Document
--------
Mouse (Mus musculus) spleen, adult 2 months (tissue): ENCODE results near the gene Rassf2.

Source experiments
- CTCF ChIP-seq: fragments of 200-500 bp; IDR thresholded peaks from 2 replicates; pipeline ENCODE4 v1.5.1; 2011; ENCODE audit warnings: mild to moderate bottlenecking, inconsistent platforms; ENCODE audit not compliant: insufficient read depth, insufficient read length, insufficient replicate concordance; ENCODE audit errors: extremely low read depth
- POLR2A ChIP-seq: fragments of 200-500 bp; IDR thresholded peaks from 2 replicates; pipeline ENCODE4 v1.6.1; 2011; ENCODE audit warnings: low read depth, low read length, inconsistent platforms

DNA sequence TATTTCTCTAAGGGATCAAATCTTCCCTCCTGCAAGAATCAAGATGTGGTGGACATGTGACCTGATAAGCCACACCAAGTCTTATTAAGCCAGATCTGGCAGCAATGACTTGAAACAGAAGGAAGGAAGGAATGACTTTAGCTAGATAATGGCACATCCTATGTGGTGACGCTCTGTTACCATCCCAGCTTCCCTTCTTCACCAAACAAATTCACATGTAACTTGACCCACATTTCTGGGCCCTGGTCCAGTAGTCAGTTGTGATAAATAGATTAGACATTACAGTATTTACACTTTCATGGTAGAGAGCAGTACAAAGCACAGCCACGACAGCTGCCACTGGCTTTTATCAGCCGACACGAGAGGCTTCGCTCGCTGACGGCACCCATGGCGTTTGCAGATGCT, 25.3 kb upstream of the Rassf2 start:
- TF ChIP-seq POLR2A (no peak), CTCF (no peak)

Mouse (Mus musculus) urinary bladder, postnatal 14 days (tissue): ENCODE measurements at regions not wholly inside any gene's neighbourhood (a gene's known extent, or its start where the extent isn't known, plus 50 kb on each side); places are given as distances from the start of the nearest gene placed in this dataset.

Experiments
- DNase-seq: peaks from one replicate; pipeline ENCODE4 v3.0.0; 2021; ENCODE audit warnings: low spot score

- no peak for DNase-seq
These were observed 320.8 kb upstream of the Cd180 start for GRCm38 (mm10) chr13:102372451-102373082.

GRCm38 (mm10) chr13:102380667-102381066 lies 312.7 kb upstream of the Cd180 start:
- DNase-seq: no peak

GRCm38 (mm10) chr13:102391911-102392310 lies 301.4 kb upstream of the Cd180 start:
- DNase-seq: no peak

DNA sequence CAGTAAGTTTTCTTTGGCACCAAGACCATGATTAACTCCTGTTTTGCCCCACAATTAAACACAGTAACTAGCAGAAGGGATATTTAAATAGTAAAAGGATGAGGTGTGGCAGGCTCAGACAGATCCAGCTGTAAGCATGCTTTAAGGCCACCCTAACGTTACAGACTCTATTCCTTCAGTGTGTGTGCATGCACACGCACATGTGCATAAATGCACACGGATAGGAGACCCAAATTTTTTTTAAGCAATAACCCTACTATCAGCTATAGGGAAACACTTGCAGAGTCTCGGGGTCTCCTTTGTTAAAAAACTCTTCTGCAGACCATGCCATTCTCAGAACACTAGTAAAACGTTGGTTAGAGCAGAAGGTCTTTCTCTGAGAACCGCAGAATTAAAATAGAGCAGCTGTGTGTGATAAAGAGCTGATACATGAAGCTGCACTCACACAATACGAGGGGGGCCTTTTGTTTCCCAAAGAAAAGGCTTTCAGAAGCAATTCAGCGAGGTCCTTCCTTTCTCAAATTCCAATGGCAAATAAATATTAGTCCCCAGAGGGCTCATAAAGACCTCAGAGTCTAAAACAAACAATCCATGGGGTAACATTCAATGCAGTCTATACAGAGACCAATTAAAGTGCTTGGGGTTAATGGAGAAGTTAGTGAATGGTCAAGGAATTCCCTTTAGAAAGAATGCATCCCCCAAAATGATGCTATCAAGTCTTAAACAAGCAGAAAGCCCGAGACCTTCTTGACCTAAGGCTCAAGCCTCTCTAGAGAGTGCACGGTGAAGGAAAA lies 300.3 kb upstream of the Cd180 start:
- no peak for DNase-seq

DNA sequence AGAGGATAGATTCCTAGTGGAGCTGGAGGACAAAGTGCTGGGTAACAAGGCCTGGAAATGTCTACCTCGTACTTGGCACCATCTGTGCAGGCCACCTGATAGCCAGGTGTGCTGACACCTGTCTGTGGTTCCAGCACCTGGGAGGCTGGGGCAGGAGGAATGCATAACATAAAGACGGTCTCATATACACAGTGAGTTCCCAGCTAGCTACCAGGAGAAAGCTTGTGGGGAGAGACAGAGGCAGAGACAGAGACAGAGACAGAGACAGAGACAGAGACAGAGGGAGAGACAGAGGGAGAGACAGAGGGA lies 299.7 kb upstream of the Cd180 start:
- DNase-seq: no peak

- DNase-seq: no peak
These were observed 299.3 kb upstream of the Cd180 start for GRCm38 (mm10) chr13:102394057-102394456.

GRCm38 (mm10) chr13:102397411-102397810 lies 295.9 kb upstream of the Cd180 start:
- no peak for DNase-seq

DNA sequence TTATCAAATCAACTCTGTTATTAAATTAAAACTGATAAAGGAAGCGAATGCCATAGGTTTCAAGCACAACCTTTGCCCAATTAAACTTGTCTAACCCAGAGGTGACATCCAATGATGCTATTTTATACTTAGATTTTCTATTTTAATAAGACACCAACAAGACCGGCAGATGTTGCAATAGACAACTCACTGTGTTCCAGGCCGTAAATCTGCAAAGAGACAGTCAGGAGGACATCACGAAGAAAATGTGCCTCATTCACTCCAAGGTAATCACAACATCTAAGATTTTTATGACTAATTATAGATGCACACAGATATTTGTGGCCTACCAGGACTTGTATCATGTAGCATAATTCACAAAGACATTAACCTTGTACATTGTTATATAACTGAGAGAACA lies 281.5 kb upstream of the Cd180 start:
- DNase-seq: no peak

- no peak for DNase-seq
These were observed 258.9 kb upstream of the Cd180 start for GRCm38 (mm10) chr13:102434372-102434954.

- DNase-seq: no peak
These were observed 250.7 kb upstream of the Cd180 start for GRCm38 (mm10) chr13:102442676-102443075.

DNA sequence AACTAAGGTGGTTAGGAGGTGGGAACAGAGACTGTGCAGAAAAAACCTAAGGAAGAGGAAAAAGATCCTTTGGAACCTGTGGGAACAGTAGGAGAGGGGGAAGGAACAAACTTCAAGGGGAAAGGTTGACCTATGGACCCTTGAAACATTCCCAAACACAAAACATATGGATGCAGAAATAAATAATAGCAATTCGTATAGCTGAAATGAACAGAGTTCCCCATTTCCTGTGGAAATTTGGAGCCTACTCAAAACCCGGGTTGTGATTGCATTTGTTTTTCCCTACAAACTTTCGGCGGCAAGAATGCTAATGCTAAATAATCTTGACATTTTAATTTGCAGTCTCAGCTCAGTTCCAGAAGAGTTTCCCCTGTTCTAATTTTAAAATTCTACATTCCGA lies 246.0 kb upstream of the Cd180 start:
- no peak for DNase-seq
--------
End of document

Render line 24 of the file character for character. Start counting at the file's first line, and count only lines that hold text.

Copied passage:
DNA sequence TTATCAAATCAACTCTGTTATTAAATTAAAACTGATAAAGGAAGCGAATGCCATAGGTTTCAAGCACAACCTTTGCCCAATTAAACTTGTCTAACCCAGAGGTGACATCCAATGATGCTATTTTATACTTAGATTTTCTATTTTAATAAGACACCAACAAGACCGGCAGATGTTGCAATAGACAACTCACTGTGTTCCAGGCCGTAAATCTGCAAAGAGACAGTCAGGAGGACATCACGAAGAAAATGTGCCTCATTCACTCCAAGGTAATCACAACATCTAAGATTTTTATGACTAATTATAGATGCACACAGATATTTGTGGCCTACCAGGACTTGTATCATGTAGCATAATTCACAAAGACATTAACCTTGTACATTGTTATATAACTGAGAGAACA lies 281.5 kb upstream of the Cd180 start: